Tuesday, March 24, 2009

Martyria: On bearing credible witness

When done responsibly blogging is a communal enterprise. For the most part, I like the existence of and belonging to what is called "the Catholic blogosphere." By sphere, I think we mean space, even if cyberspace. I have made many wonderful friends through blogging. I am inspired, awed, humbled, informed, and corrected by other Catholic bloggers. Indeed, the expansion of communications technology makes it possible for many of us to express thoughts and opinions on various events and subjects and disseminate them via the worldwide web, or, to quote the poster I put up on my previous Lenten reflection on blogging that I found by means of employing a Google image search: "Now you can show the whole world why no one listens to you."

God is active in our lives. God almost always works through our experiences, the ordinary and everyday, through the people we encounter. So, the question becomes, Am I paying attention? I have no doubt that the two books that were set on my desk with a very kind note by a parishioner a few weeks ago were providential. I read them and I have written about both: Joe Eszterhas' book, Crossbearer: A Memoir of Faith and Justin Catanoso's book, My Cousin the Saint: A Search for Faith, Family, and Miracles. Apart from the experiences shared by the authors in these very personal books, I did not learn anything I didn't already know, but I was powerfully reminded about what is fundamental. Is this not the purpose of this season we observe year-after-year? It's not about knowing, about intellection or cognition, just as faith is so much more than mere belief. Both authors reminded me that God is not limited by our ideas, our expectations, and certainly not by our opinions. God is a God of surprises, of exceeding our expectations, expanding our opinions, and exposing the limited nature of our ideas, especially our ideas about Him.

Vietnamese martyrs

All of this has been a big wind up to draw attention to something posted by Deacon Greg Kandra, who is one of the cherished friends I have made through blogging, who writes The Deacon's Bench. It is a column by Archbishop Wuerl of Washington, D.C. The title of the article is Casting the First Stone. I encourage all of us who engage in any sort of on-line apostolate, punditry, and/or public reflection on matters of faith from a Christian point-of-view to take some time and read this column and reflect on it. We need to take to heart his reminder that "[t]he intensity of one's opinion is not the same as the truth." If you read his entire article, you will see that His Excellency is not trying soft-pedal our need to bear witness to the truth. Quoting Ephesians 4:15, he reminds us that the best way to bear witness to the truth is by how we live. As Fr. Carrón reminded us at the Communion & Liberation National Diaconia for the U.S. in January, it doesn't matter that we have the perfect doctrine of marriage if we fail to live it as Christian wives and husbands. To employ a tired but relevant cliché, if we talk the talk but fail to walk the walk, then our witness is only words, empty and lifeless, not to mention joyless. If we do not have joy, then our witness, no matter deeply felt, loses credibility. Joy can only come to us through living, that is, through experience. All of this reminds me of something I have heard Archbishop Niederauer say time and again: "We can disagree without being disagreeable." We can certainly disagree without trying to excommunicate each other! After all, what did the mutual excommunications issued by the Pope and the Patriarch of Constantinople in AD 1054 accomplish apart from dividing the Body of Christ?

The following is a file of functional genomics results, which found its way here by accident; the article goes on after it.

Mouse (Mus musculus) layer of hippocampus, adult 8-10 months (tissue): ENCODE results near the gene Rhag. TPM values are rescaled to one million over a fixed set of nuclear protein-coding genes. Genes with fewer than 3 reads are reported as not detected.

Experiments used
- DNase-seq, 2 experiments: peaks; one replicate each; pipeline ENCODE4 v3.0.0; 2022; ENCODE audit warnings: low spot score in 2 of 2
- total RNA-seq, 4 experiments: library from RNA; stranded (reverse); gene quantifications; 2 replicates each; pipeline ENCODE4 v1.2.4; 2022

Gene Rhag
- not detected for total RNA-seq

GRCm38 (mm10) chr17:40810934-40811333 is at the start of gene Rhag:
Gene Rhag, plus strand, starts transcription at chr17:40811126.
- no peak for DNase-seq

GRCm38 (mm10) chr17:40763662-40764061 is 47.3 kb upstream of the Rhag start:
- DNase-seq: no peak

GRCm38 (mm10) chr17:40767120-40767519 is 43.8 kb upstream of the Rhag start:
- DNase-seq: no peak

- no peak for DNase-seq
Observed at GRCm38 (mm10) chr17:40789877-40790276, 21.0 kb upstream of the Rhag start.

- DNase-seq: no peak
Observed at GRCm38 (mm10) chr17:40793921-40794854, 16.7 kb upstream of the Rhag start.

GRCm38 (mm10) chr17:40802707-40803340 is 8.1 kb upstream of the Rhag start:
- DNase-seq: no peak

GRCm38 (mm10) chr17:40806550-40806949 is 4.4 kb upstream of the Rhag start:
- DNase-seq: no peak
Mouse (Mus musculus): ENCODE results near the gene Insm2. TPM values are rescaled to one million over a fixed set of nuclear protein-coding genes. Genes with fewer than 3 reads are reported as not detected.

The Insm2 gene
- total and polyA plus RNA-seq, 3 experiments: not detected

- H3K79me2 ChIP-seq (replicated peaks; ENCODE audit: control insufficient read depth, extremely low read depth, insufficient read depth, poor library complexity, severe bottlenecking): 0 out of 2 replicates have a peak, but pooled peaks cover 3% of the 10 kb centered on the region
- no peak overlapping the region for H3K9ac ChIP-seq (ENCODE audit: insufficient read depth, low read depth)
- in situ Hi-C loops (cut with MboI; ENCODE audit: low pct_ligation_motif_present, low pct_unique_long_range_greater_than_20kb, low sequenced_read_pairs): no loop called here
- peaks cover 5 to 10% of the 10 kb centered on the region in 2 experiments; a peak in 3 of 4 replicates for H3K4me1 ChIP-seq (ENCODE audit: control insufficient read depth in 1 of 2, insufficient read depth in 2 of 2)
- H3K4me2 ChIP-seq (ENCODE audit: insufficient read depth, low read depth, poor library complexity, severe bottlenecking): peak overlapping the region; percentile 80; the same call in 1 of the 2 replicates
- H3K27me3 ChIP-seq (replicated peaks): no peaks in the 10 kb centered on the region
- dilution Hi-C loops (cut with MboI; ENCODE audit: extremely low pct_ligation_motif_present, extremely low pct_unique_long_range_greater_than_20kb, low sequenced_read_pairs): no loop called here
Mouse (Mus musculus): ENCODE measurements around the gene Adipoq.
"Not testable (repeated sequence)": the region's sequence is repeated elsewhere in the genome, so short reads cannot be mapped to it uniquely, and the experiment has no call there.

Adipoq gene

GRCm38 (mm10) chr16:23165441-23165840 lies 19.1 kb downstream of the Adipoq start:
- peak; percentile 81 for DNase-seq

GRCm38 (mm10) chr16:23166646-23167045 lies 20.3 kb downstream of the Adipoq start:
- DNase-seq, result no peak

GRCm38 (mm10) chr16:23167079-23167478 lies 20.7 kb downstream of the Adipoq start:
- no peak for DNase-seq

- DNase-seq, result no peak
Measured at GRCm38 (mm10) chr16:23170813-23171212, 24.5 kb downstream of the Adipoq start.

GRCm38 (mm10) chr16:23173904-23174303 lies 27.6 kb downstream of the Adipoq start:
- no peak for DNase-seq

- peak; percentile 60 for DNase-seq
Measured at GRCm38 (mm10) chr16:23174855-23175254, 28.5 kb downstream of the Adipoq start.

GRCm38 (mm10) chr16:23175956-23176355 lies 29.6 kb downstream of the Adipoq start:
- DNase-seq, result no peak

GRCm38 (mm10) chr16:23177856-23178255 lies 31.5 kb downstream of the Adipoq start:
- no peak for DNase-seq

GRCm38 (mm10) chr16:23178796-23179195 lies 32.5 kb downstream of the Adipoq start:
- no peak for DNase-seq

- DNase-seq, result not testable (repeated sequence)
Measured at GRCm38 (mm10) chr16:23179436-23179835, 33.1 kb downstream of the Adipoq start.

Yesterday, I was looking up some information that led me to visit the website of the Archdiocese of San Francisco. I lingered there long enough to read two items. The first article was The honeymoon is over, by George Wesolek, who serves as the director of Public Policy and Social Concerns for the Archdiocese of San Francisco. In this piece he captures very well the ambivalence I felt over last November's election. Before moving to his criticism, Wesolek takes the time to point out that many of the initiatives and policies the president is seeking to implement are good and laudable. Of course, his criticism is that, despite promises made to the contrary by Catholic Obama supporters, like Doug Kmeic, the president has done nothing to date "that would indicate a 'pro-life' openness or even a small move in that general direction." It is a good example of addressing something that is wrong, but doing it in a way that remains true to our commitment to follow Christ, by expressing what we believe in a charitable and straightforward manner.

The second article, written by the Archbishop, The faith witnesses, is about a recent trip he took to Vietnam. In it he writes about the kind of witness to which Archbishop Wuerl alludes. At the end of the article he writes: "From time to time witness to the Catholic faith is given through the shedding of blood, but always we witness by sharing out our lives day by day."

As Hans Urs Von Balthasar observed, Love Alone is Credible.

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